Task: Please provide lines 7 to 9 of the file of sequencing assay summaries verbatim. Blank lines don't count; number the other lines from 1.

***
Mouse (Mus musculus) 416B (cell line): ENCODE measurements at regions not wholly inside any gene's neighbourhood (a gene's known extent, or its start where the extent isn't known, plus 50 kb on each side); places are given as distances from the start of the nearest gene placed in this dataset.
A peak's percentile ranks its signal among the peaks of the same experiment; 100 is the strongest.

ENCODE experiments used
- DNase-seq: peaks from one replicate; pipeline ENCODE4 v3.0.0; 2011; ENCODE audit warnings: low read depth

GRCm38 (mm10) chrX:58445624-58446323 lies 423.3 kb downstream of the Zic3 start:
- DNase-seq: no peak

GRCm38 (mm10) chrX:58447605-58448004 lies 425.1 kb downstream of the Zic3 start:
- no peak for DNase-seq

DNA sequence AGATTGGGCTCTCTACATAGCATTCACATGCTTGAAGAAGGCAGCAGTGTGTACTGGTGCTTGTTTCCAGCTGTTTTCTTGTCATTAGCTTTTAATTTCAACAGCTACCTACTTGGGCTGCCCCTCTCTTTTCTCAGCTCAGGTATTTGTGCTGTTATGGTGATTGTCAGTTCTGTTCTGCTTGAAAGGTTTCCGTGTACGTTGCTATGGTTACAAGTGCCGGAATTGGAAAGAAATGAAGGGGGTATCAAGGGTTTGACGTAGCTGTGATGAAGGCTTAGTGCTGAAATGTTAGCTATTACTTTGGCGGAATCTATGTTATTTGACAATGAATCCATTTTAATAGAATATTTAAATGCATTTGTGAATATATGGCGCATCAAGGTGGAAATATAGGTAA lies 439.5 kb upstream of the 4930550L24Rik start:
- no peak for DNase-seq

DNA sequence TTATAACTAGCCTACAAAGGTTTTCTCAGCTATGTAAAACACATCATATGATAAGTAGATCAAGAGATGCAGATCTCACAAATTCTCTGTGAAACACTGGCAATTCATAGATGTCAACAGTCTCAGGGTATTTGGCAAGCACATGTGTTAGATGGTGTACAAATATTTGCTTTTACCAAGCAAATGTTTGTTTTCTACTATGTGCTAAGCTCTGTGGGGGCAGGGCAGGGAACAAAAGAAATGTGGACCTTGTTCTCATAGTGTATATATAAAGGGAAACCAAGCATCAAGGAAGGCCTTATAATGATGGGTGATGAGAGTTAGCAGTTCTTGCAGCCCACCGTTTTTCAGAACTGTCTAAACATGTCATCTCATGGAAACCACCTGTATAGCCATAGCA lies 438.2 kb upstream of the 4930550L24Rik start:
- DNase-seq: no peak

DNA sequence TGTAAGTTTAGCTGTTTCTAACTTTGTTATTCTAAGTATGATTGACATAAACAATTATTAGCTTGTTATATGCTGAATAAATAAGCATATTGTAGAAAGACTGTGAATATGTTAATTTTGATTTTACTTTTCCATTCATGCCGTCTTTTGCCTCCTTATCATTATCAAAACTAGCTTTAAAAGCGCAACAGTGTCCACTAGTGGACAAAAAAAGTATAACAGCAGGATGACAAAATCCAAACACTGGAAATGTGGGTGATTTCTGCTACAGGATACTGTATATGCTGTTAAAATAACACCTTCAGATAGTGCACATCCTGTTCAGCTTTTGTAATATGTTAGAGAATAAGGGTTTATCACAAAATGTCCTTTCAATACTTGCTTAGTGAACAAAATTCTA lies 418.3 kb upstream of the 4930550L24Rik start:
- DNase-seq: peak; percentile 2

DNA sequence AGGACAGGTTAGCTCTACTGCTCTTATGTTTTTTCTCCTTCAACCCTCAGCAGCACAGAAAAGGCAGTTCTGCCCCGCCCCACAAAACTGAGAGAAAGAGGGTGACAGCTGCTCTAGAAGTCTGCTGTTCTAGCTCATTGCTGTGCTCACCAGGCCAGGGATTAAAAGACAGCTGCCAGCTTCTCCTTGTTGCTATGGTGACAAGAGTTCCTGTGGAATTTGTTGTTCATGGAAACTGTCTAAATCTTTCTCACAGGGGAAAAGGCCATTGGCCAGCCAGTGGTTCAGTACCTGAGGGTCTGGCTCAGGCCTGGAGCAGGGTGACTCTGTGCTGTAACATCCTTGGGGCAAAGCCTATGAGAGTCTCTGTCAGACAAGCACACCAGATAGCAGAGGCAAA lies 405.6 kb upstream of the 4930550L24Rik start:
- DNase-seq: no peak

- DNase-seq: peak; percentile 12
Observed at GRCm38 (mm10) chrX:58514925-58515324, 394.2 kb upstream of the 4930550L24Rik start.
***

GRCm38 (mm10) chrX:58447605-58448004 lies 425.1 kb downstream of the Zic3 start:
- no peak for DNase-seq

DNA sequence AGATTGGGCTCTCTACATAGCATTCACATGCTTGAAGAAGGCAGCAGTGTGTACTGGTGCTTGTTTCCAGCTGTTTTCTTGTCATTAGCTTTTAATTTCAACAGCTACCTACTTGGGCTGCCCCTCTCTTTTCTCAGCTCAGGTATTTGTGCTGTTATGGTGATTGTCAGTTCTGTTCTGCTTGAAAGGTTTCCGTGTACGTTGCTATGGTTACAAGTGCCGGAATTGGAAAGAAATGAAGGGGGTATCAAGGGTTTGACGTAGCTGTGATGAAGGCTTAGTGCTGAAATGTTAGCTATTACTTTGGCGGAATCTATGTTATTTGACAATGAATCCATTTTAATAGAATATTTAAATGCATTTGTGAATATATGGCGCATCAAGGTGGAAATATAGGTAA lies 439.5 kb upstream of the 4930550L24Rik start: